Arrow Video Frightfest: An Interview With Filmmaker Andy Edwards

Photo courtesy of Andy Edwards

I’ve been interviewing people involved with festival films over the last couple of years, but I think this is the first time I’ve (at least knowingly) talked to someone whose name is attached to two films in one event. That’s the case with Andy Edwards: he wrote and directed one of the Midnight Peepshow segments, and also has a writing credit on Ghosts of Monday. Not only that, but he has just released another film, of which he had sole authorship.

“It’s been a busy few weeks,” he mused.

I wanted to start by stepping back from this current offering, so I asked Andy how he had started in filmmaking. “It’s something I always wanted to do since I was a kid,” he said. “Probably from watching Star Wars. I’ve got a five-year-old myself now,” he said, distractedly picking up a Lego light saber. “I think that was my earliest film memory: not only did I think ‘Wow, that’s amazing!’ but also, I wanted to learn how it was made; not just taking it on face value.

“What kind of got me into horror was in my mid-teens, seeing films like Evil Dead and Peter Jackson’s films, Bad Taste and Brain Dead: you could kind of see how those were made. When you’re a kid, growing up in the suburbs of Birmingham, films like Star Wars liked miles ahead of anything you could dream of making; but then when you watch Evil Dead or Bad Taste, you can see the joins; you can see where the filmmakers cobbled things together. They were homemade projects, films they made with their friends, and that doesn’t require billions, but a bit of imagination. Horror is the genre where you can do that, really experiment. If you’re making a space movie, and your spaceships are made of cardboard, audiences expect more; but don’t think it counts against you, with horror. FrightFest audiences, for example, will cheer at practical effects, no matter how bad they are; they appreciate the homemade efforts and the passion that goes into them.

“Since then, Raimi and Jackson have gone on to bigger things, but they started off so small it’s almost in anyone’s reach. I remember seeing a documentary about the making of Brain Dead; apparently, Peter Jackson made it on the weekends over the course of four years. Of course, they shot on film in those days, and he had to save up enough for three minutes more film and so on. That kind of dedication is inspiring.”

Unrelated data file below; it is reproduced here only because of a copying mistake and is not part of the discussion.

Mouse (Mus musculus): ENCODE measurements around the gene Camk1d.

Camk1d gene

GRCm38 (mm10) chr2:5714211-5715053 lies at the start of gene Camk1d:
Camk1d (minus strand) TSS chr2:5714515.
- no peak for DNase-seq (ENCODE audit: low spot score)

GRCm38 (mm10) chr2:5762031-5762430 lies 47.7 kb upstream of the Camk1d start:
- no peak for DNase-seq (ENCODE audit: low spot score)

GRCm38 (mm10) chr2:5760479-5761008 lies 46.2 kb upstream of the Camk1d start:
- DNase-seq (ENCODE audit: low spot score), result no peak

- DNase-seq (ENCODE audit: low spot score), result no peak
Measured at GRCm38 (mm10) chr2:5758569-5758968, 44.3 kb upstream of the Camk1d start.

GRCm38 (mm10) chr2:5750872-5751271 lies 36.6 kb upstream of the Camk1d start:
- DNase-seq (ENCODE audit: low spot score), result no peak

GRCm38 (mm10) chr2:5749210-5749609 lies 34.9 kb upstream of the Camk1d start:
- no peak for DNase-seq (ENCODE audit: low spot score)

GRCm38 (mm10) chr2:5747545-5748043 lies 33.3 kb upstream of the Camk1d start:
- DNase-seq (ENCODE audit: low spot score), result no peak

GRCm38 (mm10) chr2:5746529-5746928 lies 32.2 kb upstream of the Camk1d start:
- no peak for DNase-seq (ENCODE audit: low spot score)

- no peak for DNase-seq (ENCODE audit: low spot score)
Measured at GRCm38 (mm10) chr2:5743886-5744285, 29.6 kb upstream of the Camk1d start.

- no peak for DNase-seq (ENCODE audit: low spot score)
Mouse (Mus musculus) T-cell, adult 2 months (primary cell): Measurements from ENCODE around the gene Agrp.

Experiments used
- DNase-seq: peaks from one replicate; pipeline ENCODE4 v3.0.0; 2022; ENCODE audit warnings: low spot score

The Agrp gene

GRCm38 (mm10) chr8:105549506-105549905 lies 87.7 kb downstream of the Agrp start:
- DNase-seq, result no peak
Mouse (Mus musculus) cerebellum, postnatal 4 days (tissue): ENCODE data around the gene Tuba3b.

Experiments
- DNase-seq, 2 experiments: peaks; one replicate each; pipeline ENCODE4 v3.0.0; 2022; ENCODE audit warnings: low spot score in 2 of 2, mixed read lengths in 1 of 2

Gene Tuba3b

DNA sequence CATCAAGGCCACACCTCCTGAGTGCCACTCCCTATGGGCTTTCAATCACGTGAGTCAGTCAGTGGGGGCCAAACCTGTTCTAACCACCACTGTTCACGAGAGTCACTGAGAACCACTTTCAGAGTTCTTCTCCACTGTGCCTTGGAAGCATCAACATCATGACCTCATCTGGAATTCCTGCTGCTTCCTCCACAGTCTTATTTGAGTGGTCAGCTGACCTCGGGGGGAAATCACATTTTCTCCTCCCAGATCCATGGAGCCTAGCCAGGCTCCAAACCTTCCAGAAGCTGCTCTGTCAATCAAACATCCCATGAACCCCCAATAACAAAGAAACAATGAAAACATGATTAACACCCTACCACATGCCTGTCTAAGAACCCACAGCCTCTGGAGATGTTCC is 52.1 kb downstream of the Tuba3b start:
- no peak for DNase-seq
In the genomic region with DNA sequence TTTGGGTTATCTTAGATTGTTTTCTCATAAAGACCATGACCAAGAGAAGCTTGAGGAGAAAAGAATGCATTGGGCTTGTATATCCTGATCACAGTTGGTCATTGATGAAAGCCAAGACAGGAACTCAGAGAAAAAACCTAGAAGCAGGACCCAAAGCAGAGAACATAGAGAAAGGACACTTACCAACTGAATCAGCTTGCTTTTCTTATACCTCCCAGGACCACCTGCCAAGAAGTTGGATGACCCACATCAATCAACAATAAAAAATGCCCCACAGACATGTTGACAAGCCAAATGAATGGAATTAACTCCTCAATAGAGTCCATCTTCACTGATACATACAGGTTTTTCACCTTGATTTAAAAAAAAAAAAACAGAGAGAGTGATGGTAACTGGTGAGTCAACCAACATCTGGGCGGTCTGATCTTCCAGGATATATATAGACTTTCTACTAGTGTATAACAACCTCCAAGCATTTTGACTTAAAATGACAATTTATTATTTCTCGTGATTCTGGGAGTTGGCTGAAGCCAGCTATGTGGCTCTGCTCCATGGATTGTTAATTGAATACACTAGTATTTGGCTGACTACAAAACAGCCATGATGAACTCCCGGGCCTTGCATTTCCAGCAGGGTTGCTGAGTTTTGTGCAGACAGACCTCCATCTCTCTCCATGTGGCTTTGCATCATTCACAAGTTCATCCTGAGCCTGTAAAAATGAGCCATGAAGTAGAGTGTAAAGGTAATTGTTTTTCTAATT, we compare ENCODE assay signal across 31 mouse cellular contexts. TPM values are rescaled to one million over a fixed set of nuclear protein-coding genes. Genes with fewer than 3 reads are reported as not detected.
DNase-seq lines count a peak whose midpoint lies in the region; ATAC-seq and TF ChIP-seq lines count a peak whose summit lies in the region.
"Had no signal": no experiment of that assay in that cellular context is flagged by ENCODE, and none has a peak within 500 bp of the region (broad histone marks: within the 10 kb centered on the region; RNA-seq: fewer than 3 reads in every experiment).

On to the present. With Midnight Peepshow in mind, I asked Andy what he likes about portmanteau films. “I’ve done a few actually, and I do enjoy them,” said Andy. “For a director, what you get out of them on a very practical level is you ‘only’ have to make a short, and then you’ve got a feature release at the end of it. It’s something that could bring in money, you can show at festivals and so on. You also have the chance to work with other directors, because directing is usually a lonely job; there’s generally only one of you on the set. It’s quite rare that you ever get the chance to see anyone else doing it (unless you get another role in a different film), so an anthology gives you that chance. A lot of anthologies—especially these days with the technology, and of course COVID—a short is made in one country, then another, and they get put together; sometimes it can really work, but sometimes not so much. With this one, we shot all of them with the same crew, just swapped out the directors and it was very much a collaboration. Everyone looked at the script and the edits, not just their own piece, but the whole too. Working with Jake West, for example, was great: I’d seen some of his stuff, and now got the chance to work together and became friends. I don’t think that chance without an excuse to work together.”

Andy Edwards, director, on the set of Midnight Peepshow
Image courtesy of Andy Edwards